As madiirenee also notes, she “read Anne Frank like most girls around the age of 12.” I can only say that, for once, there is a pretty concrete and unbiased example of the fact that girls mature faster than boys.
Between ten and ten-thirty on the morning of 4 August 1944, armed men arrived at the annex, some in civilian clothes. To this day it is a mystery who tipped the SS off to the presence of the eight people behind the hinged bookcase entrance. I don’t really want to dwell on what follows, because reading this book brought back strong memories of reading Elie Wiesel’s Night and gasping in choked shock at certain passages. In that book, just as in Anne’s, the small, never mentioned details are what stick in the mind of the reader. (See below in favorite lines.)
In summation, I said near the start of this post that is was easy to manufacture a crush around Anne Frank. Reading the real Anne Frank, however, uncovers a complex person who is easy to fall in love with. A crush is ultimately shallow, an ideal that no one can or wants to live up to. Anne is so much more and reading the diary is a chance to see her alive again, laughing, gossiping, thinking, falling in love, and coming to terms with her emerging opinions as they spit and sputter in her mind.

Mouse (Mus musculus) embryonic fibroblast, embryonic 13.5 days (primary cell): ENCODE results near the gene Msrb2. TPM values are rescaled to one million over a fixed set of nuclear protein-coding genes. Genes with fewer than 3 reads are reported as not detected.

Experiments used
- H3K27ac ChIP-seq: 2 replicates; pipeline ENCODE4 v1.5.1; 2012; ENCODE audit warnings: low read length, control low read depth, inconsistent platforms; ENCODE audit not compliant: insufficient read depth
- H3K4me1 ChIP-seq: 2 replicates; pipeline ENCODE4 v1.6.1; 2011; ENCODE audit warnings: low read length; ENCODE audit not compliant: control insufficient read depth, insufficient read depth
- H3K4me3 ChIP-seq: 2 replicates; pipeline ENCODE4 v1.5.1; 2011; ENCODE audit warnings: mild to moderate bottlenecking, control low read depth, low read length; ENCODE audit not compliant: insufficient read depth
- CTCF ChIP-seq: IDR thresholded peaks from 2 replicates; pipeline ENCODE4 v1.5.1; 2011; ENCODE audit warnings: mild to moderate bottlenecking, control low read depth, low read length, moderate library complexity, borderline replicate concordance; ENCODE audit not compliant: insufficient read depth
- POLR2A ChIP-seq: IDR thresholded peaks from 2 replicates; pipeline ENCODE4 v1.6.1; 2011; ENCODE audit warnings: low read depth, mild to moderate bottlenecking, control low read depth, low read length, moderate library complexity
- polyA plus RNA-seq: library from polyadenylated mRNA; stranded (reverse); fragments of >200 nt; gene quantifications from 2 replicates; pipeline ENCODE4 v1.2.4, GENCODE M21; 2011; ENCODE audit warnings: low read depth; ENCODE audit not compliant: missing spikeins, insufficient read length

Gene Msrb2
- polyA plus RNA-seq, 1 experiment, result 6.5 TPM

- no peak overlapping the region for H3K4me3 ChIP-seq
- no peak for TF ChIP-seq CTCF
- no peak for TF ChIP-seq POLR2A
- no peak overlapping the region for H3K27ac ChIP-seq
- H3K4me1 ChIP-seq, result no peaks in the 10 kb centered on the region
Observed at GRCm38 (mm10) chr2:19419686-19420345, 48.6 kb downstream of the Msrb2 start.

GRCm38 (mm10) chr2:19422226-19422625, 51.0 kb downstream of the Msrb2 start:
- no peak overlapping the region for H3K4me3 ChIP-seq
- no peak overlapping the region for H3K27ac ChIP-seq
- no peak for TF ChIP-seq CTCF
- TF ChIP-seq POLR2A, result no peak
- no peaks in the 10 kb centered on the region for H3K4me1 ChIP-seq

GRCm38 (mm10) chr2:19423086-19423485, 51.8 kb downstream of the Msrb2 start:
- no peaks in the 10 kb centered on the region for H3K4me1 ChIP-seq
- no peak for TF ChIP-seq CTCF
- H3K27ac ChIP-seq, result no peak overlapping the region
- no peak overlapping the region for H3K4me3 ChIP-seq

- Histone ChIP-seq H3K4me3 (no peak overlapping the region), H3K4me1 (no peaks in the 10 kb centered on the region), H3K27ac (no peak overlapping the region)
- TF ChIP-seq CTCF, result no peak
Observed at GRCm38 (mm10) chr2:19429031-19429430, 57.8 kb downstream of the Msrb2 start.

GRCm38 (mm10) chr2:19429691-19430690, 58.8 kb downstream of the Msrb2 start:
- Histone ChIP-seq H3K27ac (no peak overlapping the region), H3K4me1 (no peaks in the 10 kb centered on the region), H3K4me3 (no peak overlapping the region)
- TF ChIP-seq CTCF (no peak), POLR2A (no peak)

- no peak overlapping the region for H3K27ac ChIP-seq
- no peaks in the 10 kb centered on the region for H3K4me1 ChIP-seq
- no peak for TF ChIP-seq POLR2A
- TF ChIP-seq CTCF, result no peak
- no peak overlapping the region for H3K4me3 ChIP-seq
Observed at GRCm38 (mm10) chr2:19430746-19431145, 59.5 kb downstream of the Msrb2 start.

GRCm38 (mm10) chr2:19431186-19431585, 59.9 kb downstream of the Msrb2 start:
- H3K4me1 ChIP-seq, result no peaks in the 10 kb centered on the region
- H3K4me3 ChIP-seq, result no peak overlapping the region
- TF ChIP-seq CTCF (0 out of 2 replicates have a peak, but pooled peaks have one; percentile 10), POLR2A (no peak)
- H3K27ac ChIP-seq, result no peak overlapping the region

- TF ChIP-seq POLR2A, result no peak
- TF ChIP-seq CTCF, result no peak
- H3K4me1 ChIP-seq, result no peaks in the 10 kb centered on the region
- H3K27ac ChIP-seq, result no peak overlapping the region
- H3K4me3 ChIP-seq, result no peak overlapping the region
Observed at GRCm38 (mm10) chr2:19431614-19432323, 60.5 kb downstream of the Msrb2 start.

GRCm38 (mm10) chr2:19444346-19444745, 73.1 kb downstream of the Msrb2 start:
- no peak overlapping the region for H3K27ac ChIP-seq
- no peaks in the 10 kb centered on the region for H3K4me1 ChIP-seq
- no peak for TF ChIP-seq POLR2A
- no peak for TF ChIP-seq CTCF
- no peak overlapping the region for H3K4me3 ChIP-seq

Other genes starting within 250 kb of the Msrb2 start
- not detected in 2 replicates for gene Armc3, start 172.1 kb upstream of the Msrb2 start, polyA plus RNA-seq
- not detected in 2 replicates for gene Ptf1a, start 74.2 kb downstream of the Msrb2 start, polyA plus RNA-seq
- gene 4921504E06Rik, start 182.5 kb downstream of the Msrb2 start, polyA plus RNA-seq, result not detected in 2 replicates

This one was unexpected. The van Daans wrote up a list of rules and regulations for Mr. Dussel to learn before he joined the annex months after everyone else. It shows the expectation and the happiness everyone felt about getting a new face. I loved this: “Singing: Only softly, and after 6 P.M.”
“Because paper has more patience than people. ”
“Women should be respected as well! Generally speaking, men are held in great esteem in all parts of the world, so why shouldn’t women have their share? Soldiers and war heroes are honored and commemorated, explorers are granted immortal fame, martyrs are revered, but how many people look upon women too as soldiers?…Women, who struggle and suffer pain to ensure the continuation of the human race, make much tougher and more courageous soldiers than all those big-mouthed freedom-fighting heroes put together!”
“Memories mean more to me than dresses.”
This line was also particularly interesting, and it sheds some meaning on why Anne addressed her diary as “Kitty” and wrote everything as if it were a letter to some far off and understanding friend. Anne wrote this to explain why she couldn’t reveal her “deeper” self easily in her family: “It’s because we’re always together. I don’t want the person I confide in to be around me all the time.”